Tuesday, June 20, 2006

I believe you Omar

I subscribe to a number of Sudan news alerts. At least a few times each week for the past couple of months, I have received messages that the Sudanese government has announced that they will not allow U.N. peacekeepers in Darfur. It is true that I tend to doubt the word of genocidal regimes, but when genocidal regimes are saying that they won't allow anyone to come in and stop the killing, I give them the benefit of the doubt and take them at their word.

I just received a news alert from CNN that al-Bashir has stated once again - "his strongest rejection yet" - that he won't allow U.N. peacekeepers in Darfur:

"This shall never take place," al-Bashir said of the U.N. deployment. "These are colonial forces, and we will not accept colonial forces coming into the country."
Since the president of Sudan has accused the United Nations of being a colonial body, I think it is fair to say that he is never ever going to allow U.N. troops into his country. Since the Security Council is not going to send troops without Sudanese permission, it is (long past) time to stop pretending that there is anything that they can do. Nations who oppose genocide need to step up and act outside the U.N. Sovereignty has no meaning when you're slaughtering your own citizens.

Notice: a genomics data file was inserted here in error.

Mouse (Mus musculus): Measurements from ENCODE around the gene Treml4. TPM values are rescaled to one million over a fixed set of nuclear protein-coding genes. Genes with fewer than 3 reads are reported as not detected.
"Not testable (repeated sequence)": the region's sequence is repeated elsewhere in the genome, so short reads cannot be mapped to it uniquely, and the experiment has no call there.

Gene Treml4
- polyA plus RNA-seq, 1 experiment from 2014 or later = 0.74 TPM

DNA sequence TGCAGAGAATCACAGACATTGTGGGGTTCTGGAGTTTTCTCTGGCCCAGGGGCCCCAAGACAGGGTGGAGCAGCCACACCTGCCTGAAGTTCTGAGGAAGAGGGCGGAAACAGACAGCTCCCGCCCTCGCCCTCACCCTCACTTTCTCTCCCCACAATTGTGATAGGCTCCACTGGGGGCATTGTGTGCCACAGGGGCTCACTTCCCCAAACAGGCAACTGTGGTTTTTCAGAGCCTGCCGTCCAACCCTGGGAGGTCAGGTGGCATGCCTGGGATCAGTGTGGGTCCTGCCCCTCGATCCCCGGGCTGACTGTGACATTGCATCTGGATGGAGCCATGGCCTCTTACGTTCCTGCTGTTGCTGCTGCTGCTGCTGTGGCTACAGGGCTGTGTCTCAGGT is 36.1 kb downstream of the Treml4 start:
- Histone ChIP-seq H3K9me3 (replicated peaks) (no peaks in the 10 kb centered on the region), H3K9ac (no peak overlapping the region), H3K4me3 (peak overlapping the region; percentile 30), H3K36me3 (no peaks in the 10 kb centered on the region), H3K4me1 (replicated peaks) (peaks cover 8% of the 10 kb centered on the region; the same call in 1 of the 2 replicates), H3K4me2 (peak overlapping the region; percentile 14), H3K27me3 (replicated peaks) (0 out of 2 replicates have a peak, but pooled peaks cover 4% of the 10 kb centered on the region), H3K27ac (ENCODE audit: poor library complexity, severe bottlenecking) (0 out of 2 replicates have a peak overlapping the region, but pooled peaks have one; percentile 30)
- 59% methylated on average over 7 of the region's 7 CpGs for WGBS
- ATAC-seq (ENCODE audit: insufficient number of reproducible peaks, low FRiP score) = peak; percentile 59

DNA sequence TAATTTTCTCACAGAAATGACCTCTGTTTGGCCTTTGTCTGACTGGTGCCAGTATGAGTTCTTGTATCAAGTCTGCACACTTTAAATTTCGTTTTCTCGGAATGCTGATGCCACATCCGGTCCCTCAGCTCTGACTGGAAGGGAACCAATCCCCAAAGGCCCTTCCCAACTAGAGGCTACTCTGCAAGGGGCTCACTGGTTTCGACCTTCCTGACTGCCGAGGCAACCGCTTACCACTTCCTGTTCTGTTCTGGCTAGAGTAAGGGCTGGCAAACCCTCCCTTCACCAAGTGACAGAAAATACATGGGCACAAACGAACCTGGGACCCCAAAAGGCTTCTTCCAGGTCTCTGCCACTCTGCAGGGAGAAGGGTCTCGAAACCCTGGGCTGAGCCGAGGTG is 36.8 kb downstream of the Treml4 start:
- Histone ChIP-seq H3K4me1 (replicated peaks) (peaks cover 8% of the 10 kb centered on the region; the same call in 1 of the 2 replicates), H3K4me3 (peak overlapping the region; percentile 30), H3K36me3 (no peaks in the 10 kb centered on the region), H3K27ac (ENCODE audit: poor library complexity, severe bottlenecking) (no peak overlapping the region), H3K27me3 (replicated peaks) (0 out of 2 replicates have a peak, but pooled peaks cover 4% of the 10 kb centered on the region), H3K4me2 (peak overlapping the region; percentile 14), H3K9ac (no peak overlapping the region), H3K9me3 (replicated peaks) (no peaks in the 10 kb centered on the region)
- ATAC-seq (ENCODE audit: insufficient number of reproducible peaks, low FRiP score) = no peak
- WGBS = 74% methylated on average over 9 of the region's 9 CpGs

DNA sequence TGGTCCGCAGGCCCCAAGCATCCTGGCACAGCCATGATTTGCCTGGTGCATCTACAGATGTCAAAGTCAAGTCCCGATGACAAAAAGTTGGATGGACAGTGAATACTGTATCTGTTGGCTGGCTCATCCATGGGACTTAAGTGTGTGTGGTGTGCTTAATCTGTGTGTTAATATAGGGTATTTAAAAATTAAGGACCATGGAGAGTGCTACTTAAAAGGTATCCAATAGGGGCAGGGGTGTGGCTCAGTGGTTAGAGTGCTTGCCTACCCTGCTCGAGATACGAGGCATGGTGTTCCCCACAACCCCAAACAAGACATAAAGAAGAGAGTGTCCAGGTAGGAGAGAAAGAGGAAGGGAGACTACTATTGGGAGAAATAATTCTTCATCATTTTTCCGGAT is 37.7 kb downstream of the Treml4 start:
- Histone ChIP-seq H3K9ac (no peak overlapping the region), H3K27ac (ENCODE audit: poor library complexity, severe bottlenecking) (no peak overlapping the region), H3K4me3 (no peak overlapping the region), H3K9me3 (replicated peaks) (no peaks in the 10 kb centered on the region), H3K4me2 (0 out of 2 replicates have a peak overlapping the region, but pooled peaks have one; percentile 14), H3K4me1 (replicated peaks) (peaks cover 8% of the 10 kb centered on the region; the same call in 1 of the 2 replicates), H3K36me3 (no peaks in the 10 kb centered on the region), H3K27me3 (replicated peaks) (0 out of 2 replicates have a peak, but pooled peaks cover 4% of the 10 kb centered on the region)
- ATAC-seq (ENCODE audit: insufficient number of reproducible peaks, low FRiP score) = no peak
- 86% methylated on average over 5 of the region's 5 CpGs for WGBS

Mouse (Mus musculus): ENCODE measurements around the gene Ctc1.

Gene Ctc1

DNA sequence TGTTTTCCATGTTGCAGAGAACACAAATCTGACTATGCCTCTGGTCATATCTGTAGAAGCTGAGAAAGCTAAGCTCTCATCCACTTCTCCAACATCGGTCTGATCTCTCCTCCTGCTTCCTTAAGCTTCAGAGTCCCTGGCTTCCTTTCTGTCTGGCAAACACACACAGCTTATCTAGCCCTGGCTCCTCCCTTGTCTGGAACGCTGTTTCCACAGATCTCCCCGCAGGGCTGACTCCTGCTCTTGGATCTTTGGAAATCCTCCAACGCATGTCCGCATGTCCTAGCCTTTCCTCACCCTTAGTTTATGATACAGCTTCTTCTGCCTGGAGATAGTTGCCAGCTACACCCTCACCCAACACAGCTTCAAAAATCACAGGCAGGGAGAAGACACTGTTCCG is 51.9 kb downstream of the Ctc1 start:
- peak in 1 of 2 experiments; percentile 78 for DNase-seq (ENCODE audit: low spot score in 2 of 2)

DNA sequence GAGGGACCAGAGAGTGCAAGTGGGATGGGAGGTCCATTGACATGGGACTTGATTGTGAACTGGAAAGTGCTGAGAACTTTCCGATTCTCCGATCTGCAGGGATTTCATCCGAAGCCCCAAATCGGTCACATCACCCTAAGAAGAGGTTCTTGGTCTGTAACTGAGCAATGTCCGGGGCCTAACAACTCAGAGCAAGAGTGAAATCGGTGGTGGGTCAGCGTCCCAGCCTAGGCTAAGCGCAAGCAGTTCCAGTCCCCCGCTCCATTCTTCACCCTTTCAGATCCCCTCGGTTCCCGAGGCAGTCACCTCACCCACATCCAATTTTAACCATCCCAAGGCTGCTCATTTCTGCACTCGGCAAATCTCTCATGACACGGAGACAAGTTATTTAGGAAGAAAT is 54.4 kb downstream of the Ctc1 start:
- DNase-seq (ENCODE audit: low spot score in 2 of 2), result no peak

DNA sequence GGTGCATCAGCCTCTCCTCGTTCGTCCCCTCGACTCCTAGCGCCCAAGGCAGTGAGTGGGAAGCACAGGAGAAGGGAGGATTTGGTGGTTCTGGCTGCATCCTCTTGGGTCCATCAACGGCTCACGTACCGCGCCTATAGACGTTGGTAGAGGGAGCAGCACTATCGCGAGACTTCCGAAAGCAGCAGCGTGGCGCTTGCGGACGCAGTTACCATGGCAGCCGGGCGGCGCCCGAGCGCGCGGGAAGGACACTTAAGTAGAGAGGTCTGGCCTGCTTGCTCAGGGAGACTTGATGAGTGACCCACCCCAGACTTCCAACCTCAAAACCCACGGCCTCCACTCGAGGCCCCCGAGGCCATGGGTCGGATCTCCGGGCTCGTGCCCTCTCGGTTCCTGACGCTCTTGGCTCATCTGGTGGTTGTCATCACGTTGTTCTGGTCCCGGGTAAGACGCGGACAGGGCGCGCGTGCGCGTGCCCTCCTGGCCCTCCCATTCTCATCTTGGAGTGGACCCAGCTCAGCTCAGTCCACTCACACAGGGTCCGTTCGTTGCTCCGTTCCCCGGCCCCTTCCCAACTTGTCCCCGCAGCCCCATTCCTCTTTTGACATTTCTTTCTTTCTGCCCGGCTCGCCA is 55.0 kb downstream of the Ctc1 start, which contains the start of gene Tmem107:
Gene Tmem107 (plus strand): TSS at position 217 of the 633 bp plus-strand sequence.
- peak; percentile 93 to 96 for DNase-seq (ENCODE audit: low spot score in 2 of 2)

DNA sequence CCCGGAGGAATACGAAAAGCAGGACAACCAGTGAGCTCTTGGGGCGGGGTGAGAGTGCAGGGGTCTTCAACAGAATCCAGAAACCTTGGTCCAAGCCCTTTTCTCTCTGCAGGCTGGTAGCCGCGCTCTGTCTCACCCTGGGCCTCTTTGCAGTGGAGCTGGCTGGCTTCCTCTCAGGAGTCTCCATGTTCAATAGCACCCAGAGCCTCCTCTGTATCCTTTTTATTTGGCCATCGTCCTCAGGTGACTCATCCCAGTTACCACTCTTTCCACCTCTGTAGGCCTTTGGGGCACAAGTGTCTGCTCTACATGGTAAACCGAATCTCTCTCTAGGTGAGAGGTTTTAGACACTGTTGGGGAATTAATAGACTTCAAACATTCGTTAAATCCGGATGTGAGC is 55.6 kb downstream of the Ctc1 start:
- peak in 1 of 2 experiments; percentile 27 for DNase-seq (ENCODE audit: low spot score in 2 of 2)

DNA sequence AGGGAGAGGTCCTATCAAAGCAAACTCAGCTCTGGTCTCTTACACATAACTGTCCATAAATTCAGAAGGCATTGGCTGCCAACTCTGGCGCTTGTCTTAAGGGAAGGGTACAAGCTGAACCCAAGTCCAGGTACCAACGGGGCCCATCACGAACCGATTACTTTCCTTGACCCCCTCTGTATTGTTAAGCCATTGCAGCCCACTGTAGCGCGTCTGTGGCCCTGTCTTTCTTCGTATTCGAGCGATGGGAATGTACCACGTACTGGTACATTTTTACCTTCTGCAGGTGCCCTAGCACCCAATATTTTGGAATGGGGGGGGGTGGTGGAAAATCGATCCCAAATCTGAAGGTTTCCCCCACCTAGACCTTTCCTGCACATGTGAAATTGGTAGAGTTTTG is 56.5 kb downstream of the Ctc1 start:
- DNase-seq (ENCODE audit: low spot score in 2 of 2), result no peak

Politics at the World Cup

Watching the Ghana-Czech Republic match on Saturday we were all a little perplexed when one of the Ghanaian players pulled out an Israeli flag at the end. Was he taking a stand against the fact that Israel is considered Europe for FIFA purposes? Is he an Ghanaian Jew? Has the Zionist Occupation Government expanded its reach to football?

Marty-loo was on the case and has just sent me this article. It seems John Pantsil plays for Hapoel Tel Aviv and was just thanking his Israeli fans who were there to support him. How nice. No big deal right? Well, the Ghanaian Football Association doesn't seem to think so. They have issued an apology saying that he didn't mean to take sides in the Palestinian-Israeli dispute and that he is "naive" and "unaware of international politics". Because not hating Israel is a political statement that Ghana does not feel comfortable making (why couldn't Ghana have been in Iran's group?).